October 1972 · Vol. 1 No. 4 · pp. 105–6 

In This Issue

Delbert L. Wiens

A number of years ago the pastor of a rural Mennonite Brethren church decided to preach through the book of Revelation. Though frightened even to name “heresies,” his first sermon outlined the various methods by which that difficult book has been interpreted in the past. He was surprised and amused, therefore, when at the conclusion of the service an old minister who had long been a leader in that church and in the conference came up to him and exclaimed, “That way, the one you called ‘allegorical,’—that’s the way we always used to do it!”


For that old man, for most of us in a simpler past, it was possible to read the Scriptures in any way that seemed appropriate. We could take for granted that our world-view, and the categories of understanding inherent in that world-view, had never been different. We could assume, therefore, that the way of reading that seemed appropriate was the way that men had always read. The Bible was God’s Word, and He spoke to us through it as He had always spoken.

The way in which one read Scriptures was not a problem. We were not aware that there were other “ways”—or even that ours was a “way.” The problem was rather that some men, reading as we did, came to different conclusions. Fundamentally, “heresy” meant “wrong doctrine.” Christians associated with other Christians on the basis of shared doctrine.


The pastor had been surprised because, in his time, the battle-lines were different. We had become aware of the work of the “critics” and had learned about methodology. The “critics” were those who used new methods of interpretation, methods which destroyed the “plain sense” of the Bible and which seemed to deny that it was God’s Word at all.

New battle-lines were formed. We fundamentalists, jealous for God’s Word, became very careful to remain uncontaminated by the discoveries of the critics. Our “literal” methodology was opposed to theirs as is light to darkness. Fundamentally, “heresy” meant “wrong methods.” Christians associated with other Christians on the basis of shared method. We Fundamentalists found it necessary to define a very limited number of common doctrines, but it was the common methodological assumptions that gave us our unity. Within the movement were groups which, in an earlier time, had never been able to cooperate—and this because of their great doctrinal differences.


The pastor told a younger man about his experience, and that young man reacted from yet another point of view. The lines have shifted again.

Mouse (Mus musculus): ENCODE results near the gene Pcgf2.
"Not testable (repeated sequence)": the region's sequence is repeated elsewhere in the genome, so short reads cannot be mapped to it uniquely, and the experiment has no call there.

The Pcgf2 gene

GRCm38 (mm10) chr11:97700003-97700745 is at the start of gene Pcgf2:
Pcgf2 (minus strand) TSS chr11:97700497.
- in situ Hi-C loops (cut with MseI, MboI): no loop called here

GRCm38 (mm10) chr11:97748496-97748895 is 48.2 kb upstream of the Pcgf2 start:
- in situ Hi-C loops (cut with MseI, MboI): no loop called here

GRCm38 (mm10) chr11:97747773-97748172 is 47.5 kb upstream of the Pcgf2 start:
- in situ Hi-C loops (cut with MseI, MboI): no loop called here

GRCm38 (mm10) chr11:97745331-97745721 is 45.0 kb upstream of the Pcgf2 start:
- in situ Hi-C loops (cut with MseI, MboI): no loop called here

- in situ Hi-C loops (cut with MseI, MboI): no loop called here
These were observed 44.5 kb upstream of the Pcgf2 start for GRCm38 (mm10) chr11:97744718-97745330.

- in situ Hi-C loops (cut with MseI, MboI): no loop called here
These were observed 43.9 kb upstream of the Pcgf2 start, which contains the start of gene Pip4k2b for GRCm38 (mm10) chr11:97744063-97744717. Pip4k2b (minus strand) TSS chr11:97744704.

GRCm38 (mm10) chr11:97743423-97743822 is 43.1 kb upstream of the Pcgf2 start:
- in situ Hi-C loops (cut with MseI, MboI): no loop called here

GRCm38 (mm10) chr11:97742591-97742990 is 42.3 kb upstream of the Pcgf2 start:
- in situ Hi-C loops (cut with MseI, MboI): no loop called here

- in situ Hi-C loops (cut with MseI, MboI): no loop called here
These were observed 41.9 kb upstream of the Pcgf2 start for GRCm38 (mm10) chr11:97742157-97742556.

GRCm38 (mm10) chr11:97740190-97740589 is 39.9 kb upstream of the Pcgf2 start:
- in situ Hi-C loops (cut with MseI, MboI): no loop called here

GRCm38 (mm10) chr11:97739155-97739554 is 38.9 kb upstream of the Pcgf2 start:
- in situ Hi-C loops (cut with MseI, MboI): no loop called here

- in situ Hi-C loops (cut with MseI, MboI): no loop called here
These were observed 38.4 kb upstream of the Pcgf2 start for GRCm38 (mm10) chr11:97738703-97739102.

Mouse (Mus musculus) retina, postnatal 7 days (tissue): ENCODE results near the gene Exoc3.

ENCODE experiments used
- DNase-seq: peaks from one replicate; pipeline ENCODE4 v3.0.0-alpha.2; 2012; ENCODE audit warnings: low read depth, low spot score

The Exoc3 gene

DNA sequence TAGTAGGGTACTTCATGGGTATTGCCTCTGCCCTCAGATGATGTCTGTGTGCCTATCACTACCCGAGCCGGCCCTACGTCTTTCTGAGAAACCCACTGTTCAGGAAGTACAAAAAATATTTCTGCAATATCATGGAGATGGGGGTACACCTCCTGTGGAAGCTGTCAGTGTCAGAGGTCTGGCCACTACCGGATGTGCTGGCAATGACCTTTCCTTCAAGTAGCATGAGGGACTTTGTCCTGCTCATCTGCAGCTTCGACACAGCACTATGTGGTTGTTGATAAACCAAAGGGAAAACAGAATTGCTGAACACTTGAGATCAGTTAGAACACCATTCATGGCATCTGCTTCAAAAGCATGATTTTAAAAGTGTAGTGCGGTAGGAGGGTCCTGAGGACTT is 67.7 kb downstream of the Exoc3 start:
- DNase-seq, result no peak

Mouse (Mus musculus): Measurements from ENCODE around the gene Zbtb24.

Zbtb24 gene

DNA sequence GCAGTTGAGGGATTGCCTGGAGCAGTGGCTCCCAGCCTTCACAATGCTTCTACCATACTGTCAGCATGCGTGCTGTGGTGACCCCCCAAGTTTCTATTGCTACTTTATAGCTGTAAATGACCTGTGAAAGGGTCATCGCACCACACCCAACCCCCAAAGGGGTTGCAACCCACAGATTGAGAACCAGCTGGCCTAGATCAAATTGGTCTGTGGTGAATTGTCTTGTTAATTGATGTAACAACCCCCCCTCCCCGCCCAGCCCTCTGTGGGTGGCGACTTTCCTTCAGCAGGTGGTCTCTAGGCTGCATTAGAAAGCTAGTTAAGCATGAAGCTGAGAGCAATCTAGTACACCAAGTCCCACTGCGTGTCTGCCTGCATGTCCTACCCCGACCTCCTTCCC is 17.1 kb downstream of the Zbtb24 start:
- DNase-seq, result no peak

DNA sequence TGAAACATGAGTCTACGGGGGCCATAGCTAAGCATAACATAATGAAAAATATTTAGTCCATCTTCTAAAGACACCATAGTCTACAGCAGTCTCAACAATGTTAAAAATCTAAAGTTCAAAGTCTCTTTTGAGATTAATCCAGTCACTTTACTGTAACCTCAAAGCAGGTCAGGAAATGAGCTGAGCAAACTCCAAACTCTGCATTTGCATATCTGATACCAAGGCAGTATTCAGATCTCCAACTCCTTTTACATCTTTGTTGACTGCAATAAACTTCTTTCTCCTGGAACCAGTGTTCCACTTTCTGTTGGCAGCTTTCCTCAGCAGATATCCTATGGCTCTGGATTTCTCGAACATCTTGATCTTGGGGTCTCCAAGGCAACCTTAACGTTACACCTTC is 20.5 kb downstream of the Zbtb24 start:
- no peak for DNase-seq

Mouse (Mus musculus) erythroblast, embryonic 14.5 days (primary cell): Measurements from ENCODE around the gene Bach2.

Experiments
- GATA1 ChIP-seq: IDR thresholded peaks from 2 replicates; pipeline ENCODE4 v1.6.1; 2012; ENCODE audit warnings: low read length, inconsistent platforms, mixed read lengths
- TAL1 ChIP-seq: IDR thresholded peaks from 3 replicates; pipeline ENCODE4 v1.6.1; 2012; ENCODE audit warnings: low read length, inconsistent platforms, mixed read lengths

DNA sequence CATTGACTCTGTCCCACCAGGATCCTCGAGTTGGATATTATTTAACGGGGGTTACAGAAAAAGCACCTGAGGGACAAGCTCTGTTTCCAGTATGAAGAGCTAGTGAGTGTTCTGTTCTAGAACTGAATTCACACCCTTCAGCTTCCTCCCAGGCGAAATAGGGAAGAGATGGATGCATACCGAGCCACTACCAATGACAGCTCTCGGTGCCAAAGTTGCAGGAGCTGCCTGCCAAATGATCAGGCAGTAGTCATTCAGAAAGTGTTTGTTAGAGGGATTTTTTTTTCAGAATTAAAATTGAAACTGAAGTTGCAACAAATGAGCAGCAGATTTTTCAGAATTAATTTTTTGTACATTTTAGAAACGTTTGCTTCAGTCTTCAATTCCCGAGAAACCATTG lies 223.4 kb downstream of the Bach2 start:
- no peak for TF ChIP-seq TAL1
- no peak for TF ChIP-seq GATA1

For this young man knew that not all of those who developed and used the new methods were “modernists.” When carefully used these methods proved to be powerful tools to help unlock the meaning of the Scriptures. Indeed, “critical” turned out to mean something like “analytical” rather than “destructive.”

On the other hand, evangelical scholars (it is symbolic that even for these “Fundamentalist” became a bad word) had so redefined the “literal” {106} methodology that “literal” did not really mean “literal” anymore. It now meant “the sense intended by the original author.”*

The lines have been broken down and we are disquieted. The fear and defensiveness from the now almost irrelevant battle are still with us. Insofar as this fear leads us to a reverence for the writings which God has given to us, this fear is a wholesome thing. Insofar as it keeps us from learning how to read them more profoundly, it will drive us to the heresy from which it was intended to be a shield.


During the next year Direction will present a series of articles which will help us to understand where the “battle” is now and where we stand in relation to it. This series begins in this issue with the article by Devon Wiens. He outlines for us the methods for the interpretation of Scripture which are available to the Christian. He also gives a brief assessment of the merits and weaknesses of each method and closes with a personal statement of where he has come as a New Testament scholar.

In the January issue we will address ourselves to what may very well be the real battle today. It is the logically prior question of the nature of religious language. Modern skeptics do not often deny that God exists. They are more likely to deny that the sentence “God exists” has enough meaning that it can be either believed or denied. What do words “signify”? It is crucial that churchmen understand this issue, which we will treat from the vantage points of anthropology, communication theory, and philosophy.

In the April issue we will present a history of the past use of Scripture in the Mennonite Brethren church. In the July issue we intend to publish the results of a study that is to be done on the present-day M.B. use of Scripture.

And in each issue we hope to offer help to those who, with us, sincerely seek to find how we today can better understand what God once spoke through holy men. We believe that these questions are important enough to merit your attention and your reflections and your response.

* See J. I. Packer, “Fundamentalism and the Word of God,” Eerdmans, Pocket Edition, pp 102-106.